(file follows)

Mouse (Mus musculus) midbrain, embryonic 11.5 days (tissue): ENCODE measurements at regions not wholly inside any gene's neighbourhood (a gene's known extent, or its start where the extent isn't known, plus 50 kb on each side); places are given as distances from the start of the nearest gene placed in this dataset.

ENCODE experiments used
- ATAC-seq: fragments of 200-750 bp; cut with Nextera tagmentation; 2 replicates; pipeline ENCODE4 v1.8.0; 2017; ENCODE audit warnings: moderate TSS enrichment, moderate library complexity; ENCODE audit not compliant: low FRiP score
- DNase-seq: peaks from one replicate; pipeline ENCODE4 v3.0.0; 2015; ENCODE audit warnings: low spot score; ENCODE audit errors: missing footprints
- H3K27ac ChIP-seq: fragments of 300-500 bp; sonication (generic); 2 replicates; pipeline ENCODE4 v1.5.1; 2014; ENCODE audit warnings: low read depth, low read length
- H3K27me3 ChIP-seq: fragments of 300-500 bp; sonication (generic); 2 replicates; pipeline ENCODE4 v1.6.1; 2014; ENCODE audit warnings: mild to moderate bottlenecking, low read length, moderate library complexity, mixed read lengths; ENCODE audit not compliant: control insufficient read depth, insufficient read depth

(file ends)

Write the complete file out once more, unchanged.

Mouse (Mus musculus) midbrain, embryonic 11.5 days (tissue): ENCODE measurements at regions not wholly inside any gene's neighbourhood (a gene's known extent, or its start where the extent isn't known, plus 50 kb on each side); places are given as distances from the start of the nearest gene placed in this dataset.

ENCODE experiments used
- ATAC-seq: fragments of 200-750 bp; cut with Nextera tagmentation; 2 replicates; pipeline ENCODE4 v1.8.0; 2017; ENCODE audit warnings: moderate TSS enrichment, moderate library complexity; ENCODE audit not compliant: low FRiP score
- DNase-seq: peaks from one replicate; pipeline ENCODE4 v3.0.0; 2015; ENCODE audit warnings: low spot score; ENCODE audit errors: missing footprints
- H3K27ac ChIP-seq: fragments of 300-500 bp; sonication (generic); 2 replicates; pipeline ENCODE4 v1.5.1; 2014; ENCODE audit warnings: low read depth, low read length
- H3K27me3 ChIP-seq: fragments of 300-500 bp; sonication (generic); 2 replicates; pipeline ENCODE4 v1.6.1; 2014; ENCODE audit warnings: mild to moderate bottlenecking, low read length, moderate library complexity, mixed read lengths; ENCODE audit not compliant: control insufficient read depth, insufficient read depth